You take a small, sour sip. Medicinal. Just a settler. The reek of gin dampens your eyes, somehow intensi?es his presence, but you grimace it away with a swallow. The daily spite of this unmannerly town. Wasn’t it Yeats wrote that? Or my other lunk? Shaw. Dublin, he was whining about; but all towns are unmannerly, to the old, the poor, the collaborator. What is it in poets that must dress a thing up? Christ, they’d nearly call their dandruff ‘the fairy-snow’.
Not long after dawn. The shadow-kissing time. Grey light at the window and the whistle of the kettle as you move about, failing to keep warm. Mittens ?ittered to ribbons. You wear a dead man’s boots. Well, no point in wastefulness. A sin. Down below in Brick?elds Terrace, a milk wagon is delivering. You wonder would the man advance you another month’s credit but the fear of being declined dissuades you. Hoarfrost silvers the pavement, the telephone kiosk, the street, the wrecked colonnades of the house where the light burns all night, an awning over the grocer’s on the corner of Porchester Road. Rooks are circling the chimney breasts.
Johnny Synge’s bit of native. The proddy’s little squaw. That Kingstown playboy’s huer. Insults hurled long ago by the wags of witty Dublin, still audible after more than forty years.
You shuf?e away from the window, to the cubbyhole by the cooking ring. The room smells of cabbage-water and dust. Somewhere below you a wireless is playing too loudly but you do not object to the interruption, ?nd it oddly cheering sometimes. There are hours, late at night, when you miss its consolation. Silence can be frightening to the lonely. He always said you were over-imaginative, too given to fantasy. A Catholic trait, he would joke. These nights, you read Mills & Boons from the tuppenny library in Earl’s Court Road. Sure you’d be lost for a bit of an escape only it wasn’t for True Romances. How he’d have hated them, your dog-eared and tearstained bedfellows. ‘Opium for spinsters,’ he’d mock. The sun would dry the oceans wide;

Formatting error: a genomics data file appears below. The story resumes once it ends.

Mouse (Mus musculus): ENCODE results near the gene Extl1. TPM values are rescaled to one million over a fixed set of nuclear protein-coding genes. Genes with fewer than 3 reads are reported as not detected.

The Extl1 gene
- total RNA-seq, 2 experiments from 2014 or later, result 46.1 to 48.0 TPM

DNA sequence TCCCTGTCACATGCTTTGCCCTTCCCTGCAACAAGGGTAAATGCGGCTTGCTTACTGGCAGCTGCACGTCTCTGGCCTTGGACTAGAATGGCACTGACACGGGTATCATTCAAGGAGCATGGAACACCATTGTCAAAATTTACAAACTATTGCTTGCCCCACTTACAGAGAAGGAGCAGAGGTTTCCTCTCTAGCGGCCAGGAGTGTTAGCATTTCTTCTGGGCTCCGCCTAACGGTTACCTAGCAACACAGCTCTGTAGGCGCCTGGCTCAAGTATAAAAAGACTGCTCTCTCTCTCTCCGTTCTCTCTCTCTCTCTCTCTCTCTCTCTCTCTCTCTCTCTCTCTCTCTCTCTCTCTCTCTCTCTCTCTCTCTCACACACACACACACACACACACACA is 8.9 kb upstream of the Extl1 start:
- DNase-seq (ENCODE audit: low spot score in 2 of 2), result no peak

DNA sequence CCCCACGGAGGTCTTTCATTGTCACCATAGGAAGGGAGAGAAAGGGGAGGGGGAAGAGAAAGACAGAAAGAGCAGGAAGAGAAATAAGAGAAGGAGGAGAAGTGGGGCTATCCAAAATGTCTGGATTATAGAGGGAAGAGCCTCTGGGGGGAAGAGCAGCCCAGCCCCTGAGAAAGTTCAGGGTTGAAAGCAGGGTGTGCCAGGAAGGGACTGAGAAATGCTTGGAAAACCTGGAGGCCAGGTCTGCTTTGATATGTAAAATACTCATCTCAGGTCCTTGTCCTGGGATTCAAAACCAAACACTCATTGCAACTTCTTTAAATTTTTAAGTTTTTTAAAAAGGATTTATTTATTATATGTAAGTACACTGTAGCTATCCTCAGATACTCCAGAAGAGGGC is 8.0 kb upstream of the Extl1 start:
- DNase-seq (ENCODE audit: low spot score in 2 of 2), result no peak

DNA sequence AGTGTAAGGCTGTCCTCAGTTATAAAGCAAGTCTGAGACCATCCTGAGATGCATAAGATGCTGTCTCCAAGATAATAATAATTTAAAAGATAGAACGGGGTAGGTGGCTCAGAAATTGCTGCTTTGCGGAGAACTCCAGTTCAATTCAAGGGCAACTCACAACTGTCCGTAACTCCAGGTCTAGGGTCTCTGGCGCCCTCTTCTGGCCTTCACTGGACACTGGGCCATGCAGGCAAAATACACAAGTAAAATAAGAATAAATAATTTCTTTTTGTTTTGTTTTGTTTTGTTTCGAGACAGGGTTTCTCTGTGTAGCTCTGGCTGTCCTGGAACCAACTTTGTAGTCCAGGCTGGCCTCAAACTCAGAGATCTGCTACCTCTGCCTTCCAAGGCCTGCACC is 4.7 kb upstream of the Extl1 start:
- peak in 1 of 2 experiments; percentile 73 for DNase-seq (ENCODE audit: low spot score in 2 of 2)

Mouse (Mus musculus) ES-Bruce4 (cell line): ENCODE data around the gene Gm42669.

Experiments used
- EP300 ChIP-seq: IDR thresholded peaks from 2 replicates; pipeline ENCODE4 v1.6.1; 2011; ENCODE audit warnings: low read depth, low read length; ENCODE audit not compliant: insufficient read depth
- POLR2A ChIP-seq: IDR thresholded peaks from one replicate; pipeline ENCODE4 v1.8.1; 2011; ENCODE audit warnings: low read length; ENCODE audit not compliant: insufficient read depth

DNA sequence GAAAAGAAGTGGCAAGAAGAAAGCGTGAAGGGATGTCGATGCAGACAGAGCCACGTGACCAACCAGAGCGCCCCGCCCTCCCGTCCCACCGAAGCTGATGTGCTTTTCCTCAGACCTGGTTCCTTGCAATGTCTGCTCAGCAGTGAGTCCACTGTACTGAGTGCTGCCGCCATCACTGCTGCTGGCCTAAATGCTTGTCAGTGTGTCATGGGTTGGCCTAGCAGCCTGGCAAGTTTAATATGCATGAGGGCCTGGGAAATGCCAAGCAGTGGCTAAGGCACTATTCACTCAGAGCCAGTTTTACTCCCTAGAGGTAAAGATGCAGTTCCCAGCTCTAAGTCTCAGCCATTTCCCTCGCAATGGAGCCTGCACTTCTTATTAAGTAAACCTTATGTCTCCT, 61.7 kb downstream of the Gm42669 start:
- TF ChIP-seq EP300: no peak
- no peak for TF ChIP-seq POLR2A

Heaven would cease to be;
The world would cease its motion, my love,
Ere I’d prove false to thee.
A song that would draw the heart out of you, Molly. That anyone ever felt such devotion.
A drop or two of milk would take the scald off the gin. This cheap stuff hits your throat like boiled sand. Eighty-one. His age. If he was alive today. Were he to be alive. Still correcting your grammar. The sense that you were an embarrassment to him has never quite surrendered. The difference was not only one of age.
The cupboard contains a tea caddy decorated with a transfer of a parrot, and an empty sugar bag that can be scraped for its few last grains. You are thinking about the milkman, who is old beyond his years. They say he was shell-shocked at Anzio. The children of the neighbourhood are afraid of him, call him names. It is whispered that he has queer obsessions, with dog dirt, with blood, with immigrants, especially Poles, and the lack of public lavatories. He used to make a nuisance of himself with a pretty schoolgirl as she took the short cut to St Catherine’s, and now no schoolgirls are ever seen on the Terrace. He has the grin of a corpse and the bearing of a soldier, but sometimes he stretches his stride as one negotiating stepping stones, laughing the while through his teeth. Has he failed to understand that the gaiety of the passers-by is forced, is actually a peculiarly English kind of hatred? Perhaps an under standing could be reached. If one went to him with honesty. But no. It would not be seemly.
—One does not ask for credit, Changeling. If appropriate, it is offered. One must always cut one’s cloth having regard to proprieties. Anything less is the death of civilisation.